Wednesday, 20 June 2018

June 20, 2018

Born on this date
Happy Birthday, Dale Hein!

150 years ago
1868


Canadiana
Governor General Lord Monck proclaimed a celebration by all Her Majesty's loving subjects throughout Canada of the anniversary of the formation of the union of the British North America provinces in a federation under the name of Canada on July 1, 1867.

130 years ago
1888


Politics and government
The North-West Territories held its first general election. 22 members of the Legislative Assembly were elected; all were independents, since there was no party politics.

125 years ago
1893


Crime
A jury in New Bedford, Massachusetts acquitted Lizzie Borden of the 1892 ax murders of her father and stepmother.

100 years ago
1918


Born on this date
George Lynch
. U.S. auto racing driver. Mr. Lynch raced sprint cars and midget cars from 1935-1957, and drove in the 1949 Indianapolis 500, starting 8th and placing 32nd after crashing on lap 2. He died of Alzheimer's disease on May 6, 1997 at the age of 78.

90 years ago
1928


Died on this date
Đuro Basariček, 44
; Pavle Radić. Croatian politicians. Dr. Basariček, Vice President of the Croatian Peasant Party, and Mr. Pavle Radić, nephew of Peasant Party President Stjepan Radić, were assassinated in the Chamber of Deputies in Belgrade by Puniša Račić, a member of People's Radical Party from Montenegro. Stjepan Radić was shot in the stomach and died on August 8; Peasant Party Seceretary Ivan Pernar and Deputy Ivan Granđa were wounded in the attack.

Robert Powell. U.S. accused criminal. Mr. Powell, a young Negro, had killed Detective A.W. Davis in an exchange of bullets in Houston on June 17, and had been seriously wounded. He was taken from his cot in Jefferson Davis Hospital and lynched.

Diplomacy
U.S. Secretary of State Frank Kellogg issued a call to 21 nations for a Pan American Conference on conciliation and arbitration, to meet in Washington on December 10, 1928.

The Danish-American treaty of friendship and commerce was signed in Copenhagen.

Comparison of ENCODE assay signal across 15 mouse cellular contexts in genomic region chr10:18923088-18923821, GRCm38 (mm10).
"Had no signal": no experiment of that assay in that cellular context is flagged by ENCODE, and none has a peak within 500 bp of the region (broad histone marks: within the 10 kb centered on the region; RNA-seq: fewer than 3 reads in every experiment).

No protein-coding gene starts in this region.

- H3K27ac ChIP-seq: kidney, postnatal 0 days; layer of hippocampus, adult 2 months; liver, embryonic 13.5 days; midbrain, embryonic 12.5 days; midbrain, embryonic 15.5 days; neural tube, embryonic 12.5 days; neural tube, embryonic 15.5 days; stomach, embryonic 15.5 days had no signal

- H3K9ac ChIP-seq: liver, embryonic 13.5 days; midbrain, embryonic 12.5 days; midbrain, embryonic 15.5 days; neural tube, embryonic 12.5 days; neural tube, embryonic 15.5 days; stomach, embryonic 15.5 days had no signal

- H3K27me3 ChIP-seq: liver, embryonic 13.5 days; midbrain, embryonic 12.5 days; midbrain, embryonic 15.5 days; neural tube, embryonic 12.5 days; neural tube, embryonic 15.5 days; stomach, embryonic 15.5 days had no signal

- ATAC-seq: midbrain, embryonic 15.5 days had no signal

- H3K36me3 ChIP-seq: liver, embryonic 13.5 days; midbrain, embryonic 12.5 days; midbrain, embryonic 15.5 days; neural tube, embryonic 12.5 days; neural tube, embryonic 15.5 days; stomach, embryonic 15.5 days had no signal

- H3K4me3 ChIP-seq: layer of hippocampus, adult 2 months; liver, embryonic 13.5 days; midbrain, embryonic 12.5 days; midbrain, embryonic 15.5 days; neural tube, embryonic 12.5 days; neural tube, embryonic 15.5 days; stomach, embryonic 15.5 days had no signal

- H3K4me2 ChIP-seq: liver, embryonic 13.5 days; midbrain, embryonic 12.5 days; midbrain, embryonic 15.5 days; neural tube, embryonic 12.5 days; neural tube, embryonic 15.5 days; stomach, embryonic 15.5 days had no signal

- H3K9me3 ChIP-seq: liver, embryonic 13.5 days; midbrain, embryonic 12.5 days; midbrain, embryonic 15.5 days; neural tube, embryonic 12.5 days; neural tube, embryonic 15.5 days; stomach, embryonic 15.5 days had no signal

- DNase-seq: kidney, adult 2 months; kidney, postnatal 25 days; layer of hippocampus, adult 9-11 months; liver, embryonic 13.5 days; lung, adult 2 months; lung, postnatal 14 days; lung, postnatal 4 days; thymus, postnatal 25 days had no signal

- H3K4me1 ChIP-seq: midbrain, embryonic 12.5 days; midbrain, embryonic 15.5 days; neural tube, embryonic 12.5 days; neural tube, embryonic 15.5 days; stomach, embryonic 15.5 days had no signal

Politics and government
General Chang Hsueh-liang succeededhis father as Manchurian dictator and Governor of Fengtien.

Crime
George Remus of Cincinnati, who had killed his wife Imogene in October 1927 and had been committed to the State Hospital for Criminal Insane, obtained his freedom when the Ohio Supreme Court voted 4-3 to affirm the decison of the Court of Appeals ordering his immediate release.

Scandal
Chicago Mayor William H. Thompson and six of his political associates were convicted of entering into a conspiracy to defraud the city of $1,732,279.23 in real estate expert fees to finance Mr. Thompson's political machine and for their private benefit. The finding, in a circuit court in Chicago, was the culmination of a taxpayer's suit instituted seven years earlier by the Chicago Tribune, and was accompanied by an order to the defendants to make complete restitution.

75 years ago
1943


War
The U.K. Royal Air Force launched Operation Bellicose, the first shuttle bombing raid of World War II. Lancaster bombers damaged the V-2 rocket production facilities at the Zeppelin Works while en route to an air base in Algeria. RAF planes struck heavily at the Schneider armament work at Le Creusot, 170 miles south of Paris, killing a reported 250 people. General Charles de Gaulle's Fighting French group in Algiers said that he may leave for Brazzaville or Beirut unless the French Committee of National Liberation met his demands for supreme military power and reorganization of the French Army. A Japanese force of about 28 bombers and 20 fighters was driven off in an attempted attack on Darwin, Australia by the largest force of Spitfires ever used in the area. U.S. Army Captain Eddie Rickenbacker arrived in Moscow to represent U.S. War Secretary Edward L. Stimson and to study the U.S.S.R.'s use of U.S. planes.

Society
The Detroit race riot between Negroes and whites began at 10:45 P.M. after a fight on the Belle Isle Bridge in Detroit. By the time the violence between whites and Negroes ended two days later, 34 people were dead, 433 injured, and $2 million in property damage had occurred.

Business
The U.S. Commerce Department reported that corporate profits in the first quarter of 1943 totalled $1.821 billion, 18% above the same period in 1942.

Labour
A conference in Washington between coal operators and United Mine Workers of America officials collapsed at noon. Five hours later, UMW policy officials telegraphed U.S. Interior Secretary Harold Ickes, offering to work for the government.

Track and field
AAU championships @ New York
Gunder Haegg of Sweden outran Greg Rice by 35 yards, and beat eight other Americans to win the 5,000-metre event in a time of 14:48.5.

Football
NFL
National Football League owners voted 5-4 to approve the merger of the Philadelphia Eagles and Pittsburgh Steelers for the 1943 season; the team became unofficially nicknamed the "Steagles." Ted Collins, manager of singer Kate Smith, was granted a franchise for Boston for 1944.

70 years ago
1948


On the radio
The New Adventures of Sherlock Holmes, starring John Stanley and Alfred Shirley, on MBS
Tonight's episode: The Veiled Lodger